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Old 04-24-2012, 12:31 PM   #1
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Calling all bean lovers!

Sprout has asked for the best baked bean recipe in the continental U.S. and Canada. I'm posting what I put in mine, and they come out very good indeed. But I want her to have options. So, help me help a gal out.

Chief Longwind's Baked Beans:
Ingredients:
2 cups dried navy beans
2 tsp. salt
1 yellow onion
1 lb. pork steak
8 slices smoky bacon
2 tbs. mollases
1/4 cup sugar
3 tbs. tomato paste
2 tsp. coarse grind mustard

Clean and rinse the beans and place into a pot. Cover with four cups water and let sit overnight, or bring to a boil, remove from heat, cover, and let sit for 20 minutes.

Pour off the water and replace with 1 quart of fresh water. Add the salt. Bring beans to a boil, reduce heat to simmer, cover, and let cook for 2 hours.

At the end of the cooking time, test by munching a spoonful of beans. They must be very soft, but not mushy. If you need to, cook them for another 30 minutes or so.

While the beans are finishing up, Lilghtly fry the bacon, just until it starts to brown and much of the fat is rendered out. Remove from heat and let cool.

While the bacon is frying, peel and dice the onion. After you remove the bacon, saute the onion in the bacon grease. Remove it from the pan when it just starts to soften.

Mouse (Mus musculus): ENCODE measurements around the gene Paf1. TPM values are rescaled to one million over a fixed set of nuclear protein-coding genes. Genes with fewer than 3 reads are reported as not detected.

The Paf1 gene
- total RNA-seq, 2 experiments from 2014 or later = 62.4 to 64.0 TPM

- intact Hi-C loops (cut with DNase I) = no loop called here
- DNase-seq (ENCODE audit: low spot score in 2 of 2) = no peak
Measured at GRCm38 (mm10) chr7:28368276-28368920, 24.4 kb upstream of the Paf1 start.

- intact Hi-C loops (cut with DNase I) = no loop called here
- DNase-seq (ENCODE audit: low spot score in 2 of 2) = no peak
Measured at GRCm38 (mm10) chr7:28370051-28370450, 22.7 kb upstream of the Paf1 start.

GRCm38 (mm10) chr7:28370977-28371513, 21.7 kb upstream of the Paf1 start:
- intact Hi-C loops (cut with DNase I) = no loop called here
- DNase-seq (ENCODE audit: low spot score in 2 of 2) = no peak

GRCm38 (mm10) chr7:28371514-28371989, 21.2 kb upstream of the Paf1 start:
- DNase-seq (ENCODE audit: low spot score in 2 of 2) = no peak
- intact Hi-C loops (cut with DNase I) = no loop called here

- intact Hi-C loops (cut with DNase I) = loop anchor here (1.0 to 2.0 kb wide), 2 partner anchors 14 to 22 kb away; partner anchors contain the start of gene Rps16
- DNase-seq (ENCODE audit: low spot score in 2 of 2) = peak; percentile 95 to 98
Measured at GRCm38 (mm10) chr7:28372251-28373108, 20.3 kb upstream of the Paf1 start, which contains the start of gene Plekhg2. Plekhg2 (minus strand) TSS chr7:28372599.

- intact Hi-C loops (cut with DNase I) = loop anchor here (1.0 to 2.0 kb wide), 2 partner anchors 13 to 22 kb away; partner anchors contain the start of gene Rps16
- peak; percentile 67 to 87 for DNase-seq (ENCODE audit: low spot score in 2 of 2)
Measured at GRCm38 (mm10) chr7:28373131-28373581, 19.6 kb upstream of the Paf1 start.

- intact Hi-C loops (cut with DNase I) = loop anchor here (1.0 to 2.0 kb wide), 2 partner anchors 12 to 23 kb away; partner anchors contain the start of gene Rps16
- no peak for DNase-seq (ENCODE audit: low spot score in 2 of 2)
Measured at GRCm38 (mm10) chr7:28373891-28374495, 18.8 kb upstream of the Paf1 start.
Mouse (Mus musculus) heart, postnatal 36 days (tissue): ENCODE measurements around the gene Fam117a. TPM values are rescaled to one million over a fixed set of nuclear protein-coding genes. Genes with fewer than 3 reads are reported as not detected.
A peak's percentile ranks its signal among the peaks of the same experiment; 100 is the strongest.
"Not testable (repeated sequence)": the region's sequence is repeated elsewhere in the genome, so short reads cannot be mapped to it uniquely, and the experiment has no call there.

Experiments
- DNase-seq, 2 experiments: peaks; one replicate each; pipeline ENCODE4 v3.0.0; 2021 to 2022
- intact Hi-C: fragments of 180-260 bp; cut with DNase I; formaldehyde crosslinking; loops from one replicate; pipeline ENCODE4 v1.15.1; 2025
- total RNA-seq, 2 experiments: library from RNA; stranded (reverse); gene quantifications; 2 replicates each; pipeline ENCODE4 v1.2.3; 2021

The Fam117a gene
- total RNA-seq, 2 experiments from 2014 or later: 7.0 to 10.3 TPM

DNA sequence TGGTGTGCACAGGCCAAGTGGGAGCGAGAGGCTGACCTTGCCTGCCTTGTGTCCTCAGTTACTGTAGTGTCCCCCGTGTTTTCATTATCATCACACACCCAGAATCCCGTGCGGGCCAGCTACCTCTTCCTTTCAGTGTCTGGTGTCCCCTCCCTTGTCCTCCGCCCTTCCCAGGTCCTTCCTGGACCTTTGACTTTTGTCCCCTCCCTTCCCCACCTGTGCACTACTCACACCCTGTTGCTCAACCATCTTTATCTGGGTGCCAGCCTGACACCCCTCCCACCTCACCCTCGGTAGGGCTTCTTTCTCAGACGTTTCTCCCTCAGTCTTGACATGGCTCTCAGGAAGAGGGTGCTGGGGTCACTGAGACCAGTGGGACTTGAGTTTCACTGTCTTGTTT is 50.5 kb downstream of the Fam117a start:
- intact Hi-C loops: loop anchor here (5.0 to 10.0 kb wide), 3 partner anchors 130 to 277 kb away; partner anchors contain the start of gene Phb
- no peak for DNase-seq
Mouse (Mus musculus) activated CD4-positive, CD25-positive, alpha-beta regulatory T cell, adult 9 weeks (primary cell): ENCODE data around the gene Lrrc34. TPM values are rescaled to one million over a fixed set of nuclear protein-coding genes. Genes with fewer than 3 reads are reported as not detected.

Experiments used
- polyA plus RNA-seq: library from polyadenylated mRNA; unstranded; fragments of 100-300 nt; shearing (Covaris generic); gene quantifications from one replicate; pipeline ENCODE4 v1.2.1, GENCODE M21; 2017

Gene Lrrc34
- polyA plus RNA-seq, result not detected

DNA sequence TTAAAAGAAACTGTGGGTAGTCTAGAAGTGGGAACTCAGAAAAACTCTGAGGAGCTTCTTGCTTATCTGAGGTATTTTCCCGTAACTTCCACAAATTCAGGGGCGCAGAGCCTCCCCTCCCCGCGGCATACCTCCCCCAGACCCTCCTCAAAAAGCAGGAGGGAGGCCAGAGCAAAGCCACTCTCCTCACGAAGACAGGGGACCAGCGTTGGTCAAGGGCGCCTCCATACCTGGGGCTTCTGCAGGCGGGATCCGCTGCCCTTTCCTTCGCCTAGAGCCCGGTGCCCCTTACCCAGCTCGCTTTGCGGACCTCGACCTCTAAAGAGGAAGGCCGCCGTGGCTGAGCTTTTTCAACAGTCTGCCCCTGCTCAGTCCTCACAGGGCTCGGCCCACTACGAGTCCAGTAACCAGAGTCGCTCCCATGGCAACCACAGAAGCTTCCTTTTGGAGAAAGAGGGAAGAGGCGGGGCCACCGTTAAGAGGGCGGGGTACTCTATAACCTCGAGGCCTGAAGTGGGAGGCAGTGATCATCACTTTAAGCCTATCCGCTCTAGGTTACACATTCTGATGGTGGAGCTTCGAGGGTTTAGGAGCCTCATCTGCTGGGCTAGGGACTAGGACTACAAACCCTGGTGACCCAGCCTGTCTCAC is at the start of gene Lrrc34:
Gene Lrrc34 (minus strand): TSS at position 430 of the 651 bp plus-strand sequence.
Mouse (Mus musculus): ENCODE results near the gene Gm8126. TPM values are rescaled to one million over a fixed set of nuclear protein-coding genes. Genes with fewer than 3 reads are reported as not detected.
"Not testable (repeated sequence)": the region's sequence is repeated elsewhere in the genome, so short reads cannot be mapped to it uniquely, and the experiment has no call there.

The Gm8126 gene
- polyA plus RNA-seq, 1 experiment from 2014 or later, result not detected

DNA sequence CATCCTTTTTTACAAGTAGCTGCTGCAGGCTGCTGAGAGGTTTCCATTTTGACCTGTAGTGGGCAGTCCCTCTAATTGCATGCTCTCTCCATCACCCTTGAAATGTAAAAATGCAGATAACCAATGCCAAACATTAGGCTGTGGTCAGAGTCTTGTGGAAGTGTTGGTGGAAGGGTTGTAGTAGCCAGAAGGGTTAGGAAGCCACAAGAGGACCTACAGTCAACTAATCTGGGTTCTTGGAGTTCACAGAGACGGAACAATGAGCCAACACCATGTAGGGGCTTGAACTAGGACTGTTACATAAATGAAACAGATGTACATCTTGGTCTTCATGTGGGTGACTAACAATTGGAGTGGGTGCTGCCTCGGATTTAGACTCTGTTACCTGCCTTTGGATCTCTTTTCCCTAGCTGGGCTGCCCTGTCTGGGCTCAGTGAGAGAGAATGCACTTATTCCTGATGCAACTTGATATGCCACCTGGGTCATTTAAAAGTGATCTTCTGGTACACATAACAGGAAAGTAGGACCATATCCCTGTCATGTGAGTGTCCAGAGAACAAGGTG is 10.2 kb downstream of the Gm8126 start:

Lighlty brown the pork steaks, in the same bacon grease. Remove from the pan and let cool a little.

Cut the bacon and pork steaks into a medium dice. Add them and the onions to the beans. This won't cause the beans to get hard, if they aren't completely cooked through.

Again, test the beans. If they are cooked through, add the remaining ingredients. Stir to combine. Let simmer for fifteen minutes and test-taste them again. At this time, add more sweetener if you need it, maybe some black pepper, maybe a touch of your favorite barbecue sauce. In other words, make it taste how you want it to taste. Some add vinegar to their beans. Some add a touch of cloves. Others add more mustard, or molasses. The idea is to create a ballance of flavors that compliment each other, and work with the pork.